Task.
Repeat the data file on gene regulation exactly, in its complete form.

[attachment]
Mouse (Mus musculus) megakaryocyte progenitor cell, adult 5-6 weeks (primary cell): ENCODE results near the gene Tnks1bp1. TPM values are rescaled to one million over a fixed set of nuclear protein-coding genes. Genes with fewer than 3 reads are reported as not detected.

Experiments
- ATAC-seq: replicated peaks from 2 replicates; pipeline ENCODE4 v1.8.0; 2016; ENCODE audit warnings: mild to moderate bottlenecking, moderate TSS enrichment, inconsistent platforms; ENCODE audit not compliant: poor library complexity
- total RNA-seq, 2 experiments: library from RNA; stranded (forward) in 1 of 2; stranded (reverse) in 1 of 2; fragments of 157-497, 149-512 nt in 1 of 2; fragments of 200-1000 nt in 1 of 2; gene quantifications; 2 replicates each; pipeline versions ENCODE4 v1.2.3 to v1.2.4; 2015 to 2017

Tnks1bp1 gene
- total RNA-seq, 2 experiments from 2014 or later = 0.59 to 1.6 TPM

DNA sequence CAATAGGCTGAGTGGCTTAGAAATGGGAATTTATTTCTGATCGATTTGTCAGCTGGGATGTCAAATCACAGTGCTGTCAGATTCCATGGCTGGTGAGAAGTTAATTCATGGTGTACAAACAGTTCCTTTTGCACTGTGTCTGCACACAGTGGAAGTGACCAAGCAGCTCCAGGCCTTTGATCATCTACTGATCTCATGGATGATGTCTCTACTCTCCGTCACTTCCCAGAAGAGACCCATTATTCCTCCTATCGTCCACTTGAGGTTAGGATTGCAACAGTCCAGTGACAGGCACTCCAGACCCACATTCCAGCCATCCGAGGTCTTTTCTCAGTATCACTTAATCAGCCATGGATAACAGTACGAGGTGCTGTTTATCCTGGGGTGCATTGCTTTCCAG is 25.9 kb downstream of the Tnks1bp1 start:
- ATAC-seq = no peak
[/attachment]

Mouse (Mus musculus) megakaryocyte progenitor cell, adult 5-6 weeks (primary cell): ENCODE results near the gene Tnks1bp1. TPM values are rescaled to one million over a fixed set of nuclear protein-coding genes. Genes with fewer than 3 reads are reported as not detected.

Experiments
- ATAC-seq: replicated peaks from 2 replicates; pipeline ENCODE4 v1.8.0; 2016; ENCODE audit warnings: mild to moderate bottlenecking, moderate TSS enrichment, inconsistent platforms; ENCODE audit not compliant: poor library complexity
- total RNA-seq, 2 experiments: library from RNA; stranded (forward) in 1 of 2; stranded (reverse) in 1 of 2; fragments of 157-497, 149-512 nt in 1 of 2; fragments of 200-1000 nt in 1 of 2; gene quantifications; 2 replicates each; pipeline versions ENCODE4 v1.2.3 to v1.2.4; 2015 to 2017

Tnks1bp1 gene
- total RNA-seq, 2 experiments from 2014 or later = 0.59 to 1.6 TPM

DNA sequence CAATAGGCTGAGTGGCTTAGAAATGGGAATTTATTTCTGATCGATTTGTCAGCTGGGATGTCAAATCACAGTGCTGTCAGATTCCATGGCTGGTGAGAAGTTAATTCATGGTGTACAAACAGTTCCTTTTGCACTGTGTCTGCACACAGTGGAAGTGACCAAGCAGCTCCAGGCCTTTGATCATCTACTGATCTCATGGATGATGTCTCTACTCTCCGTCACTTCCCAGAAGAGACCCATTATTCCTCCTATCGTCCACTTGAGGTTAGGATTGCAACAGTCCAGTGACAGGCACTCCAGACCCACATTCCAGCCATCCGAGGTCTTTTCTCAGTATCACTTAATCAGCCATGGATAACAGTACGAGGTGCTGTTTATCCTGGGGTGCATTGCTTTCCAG is 25.9 kb downstream of the Tnks1bp1 start:
- ATAC-seq = no peak